Think you can "get along fine" with only six or seven hours of sleep? Think again. According to an article published today on the New York Times Well Blog, more and more studies are showing that a lack of adequate sleep can affect multiple aspects of our health — and in more serious ways than we ever realized.
To make a long (and, honestly, anxiety-producing) story short, a lack of good-quality sleep can affect almost every part of our body and brain function, from our immune function to our heart and our mood. According to Dr. Michael J. Twety, "Sleep affects almost every tissue in our bodies" — so if you think you're being all superwoman-like multitasking until 1:30 am when you have to get up at 7, you best be reconsidering your schedule.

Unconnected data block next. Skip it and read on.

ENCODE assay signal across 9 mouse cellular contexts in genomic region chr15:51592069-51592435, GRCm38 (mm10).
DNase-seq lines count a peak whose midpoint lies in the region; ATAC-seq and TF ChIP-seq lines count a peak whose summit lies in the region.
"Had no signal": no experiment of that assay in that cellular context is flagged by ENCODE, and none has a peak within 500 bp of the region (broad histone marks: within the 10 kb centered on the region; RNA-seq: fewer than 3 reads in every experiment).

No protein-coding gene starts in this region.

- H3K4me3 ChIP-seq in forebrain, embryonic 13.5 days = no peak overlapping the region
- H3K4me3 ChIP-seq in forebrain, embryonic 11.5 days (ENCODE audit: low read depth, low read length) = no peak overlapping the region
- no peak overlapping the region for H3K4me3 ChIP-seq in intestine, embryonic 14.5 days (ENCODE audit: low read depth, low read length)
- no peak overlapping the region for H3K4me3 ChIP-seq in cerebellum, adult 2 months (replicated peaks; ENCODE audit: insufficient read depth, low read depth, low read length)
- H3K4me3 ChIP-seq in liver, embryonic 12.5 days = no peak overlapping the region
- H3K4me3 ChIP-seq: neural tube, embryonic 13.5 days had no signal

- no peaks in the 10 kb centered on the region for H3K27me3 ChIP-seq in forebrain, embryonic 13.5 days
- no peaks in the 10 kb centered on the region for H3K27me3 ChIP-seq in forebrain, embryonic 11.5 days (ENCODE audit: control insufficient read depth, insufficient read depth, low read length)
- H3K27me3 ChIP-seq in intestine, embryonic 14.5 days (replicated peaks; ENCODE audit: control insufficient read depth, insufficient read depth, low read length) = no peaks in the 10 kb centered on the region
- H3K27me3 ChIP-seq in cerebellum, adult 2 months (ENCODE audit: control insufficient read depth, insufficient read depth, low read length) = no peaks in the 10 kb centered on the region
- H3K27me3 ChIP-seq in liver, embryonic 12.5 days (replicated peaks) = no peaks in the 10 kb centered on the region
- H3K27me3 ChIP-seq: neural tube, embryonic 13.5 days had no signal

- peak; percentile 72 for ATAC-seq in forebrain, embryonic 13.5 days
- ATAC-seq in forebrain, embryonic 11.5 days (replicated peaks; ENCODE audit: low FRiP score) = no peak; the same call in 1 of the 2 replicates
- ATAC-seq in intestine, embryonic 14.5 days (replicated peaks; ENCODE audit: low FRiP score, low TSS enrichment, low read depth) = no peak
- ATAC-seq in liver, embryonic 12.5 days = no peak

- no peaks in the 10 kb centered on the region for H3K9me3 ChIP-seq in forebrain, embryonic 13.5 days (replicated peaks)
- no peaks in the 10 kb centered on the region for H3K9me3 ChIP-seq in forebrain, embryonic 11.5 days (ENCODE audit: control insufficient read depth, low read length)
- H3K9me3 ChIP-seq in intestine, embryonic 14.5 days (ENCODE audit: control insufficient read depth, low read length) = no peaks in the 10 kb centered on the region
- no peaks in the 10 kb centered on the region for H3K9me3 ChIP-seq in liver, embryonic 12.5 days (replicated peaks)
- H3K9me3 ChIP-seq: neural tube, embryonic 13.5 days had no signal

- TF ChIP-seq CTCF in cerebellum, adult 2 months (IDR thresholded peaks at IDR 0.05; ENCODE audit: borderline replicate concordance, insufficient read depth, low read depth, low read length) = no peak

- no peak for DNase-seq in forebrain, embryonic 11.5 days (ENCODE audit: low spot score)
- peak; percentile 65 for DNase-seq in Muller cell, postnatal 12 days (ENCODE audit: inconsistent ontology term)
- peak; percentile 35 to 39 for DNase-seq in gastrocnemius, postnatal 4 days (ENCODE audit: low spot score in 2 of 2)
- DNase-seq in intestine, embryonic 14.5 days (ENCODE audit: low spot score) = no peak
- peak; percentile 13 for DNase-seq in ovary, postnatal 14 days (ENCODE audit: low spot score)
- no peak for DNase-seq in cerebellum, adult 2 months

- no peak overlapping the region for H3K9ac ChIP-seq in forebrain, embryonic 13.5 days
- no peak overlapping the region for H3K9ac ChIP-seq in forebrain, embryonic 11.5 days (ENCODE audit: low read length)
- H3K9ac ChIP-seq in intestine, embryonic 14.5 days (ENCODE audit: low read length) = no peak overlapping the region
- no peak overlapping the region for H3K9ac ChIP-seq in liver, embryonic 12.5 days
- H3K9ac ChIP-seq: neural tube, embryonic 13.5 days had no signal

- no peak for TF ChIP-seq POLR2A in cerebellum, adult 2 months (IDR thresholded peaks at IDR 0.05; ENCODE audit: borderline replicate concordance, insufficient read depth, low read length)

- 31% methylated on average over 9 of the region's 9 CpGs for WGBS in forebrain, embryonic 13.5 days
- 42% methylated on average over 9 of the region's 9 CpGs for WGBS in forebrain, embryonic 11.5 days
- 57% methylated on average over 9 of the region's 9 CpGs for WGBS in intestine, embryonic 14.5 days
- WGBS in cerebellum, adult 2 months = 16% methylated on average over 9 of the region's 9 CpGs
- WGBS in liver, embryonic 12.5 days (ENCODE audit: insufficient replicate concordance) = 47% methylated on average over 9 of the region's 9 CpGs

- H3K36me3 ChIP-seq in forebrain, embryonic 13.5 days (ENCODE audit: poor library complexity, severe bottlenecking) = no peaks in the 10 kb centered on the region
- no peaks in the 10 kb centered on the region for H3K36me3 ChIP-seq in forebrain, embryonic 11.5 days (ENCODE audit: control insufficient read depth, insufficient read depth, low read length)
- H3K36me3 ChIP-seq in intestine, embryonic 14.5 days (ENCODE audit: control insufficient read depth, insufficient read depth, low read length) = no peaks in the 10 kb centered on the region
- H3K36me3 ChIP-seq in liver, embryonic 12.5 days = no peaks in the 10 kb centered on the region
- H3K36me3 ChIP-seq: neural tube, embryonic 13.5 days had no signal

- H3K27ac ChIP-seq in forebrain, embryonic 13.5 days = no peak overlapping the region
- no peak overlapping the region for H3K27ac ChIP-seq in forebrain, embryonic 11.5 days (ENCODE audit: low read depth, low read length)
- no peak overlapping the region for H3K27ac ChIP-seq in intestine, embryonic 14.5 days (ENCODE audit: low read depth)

Especially scary for us women? The recent finding that skimping on sleep may be linked to a higher risk of breast cancer. A Japanese study found that women who sleep less than six hours a night were more likely to develop breast cancer than women who slept longer — a risk that may be associated with lower levels of the sleep hormone melatonin. While it's possible to moderate melatonin levels via supplements, it seems to becoming more and more clear that there is no replacement for a solid eight hours of deep, uninterrupted sleep. It's more important than ever to take this aspect of our health seriously, so you can bet we're going to make a commitment to turning in earlier this week — FOMO be damned. (The New York Times)
Photo: Via Eberjey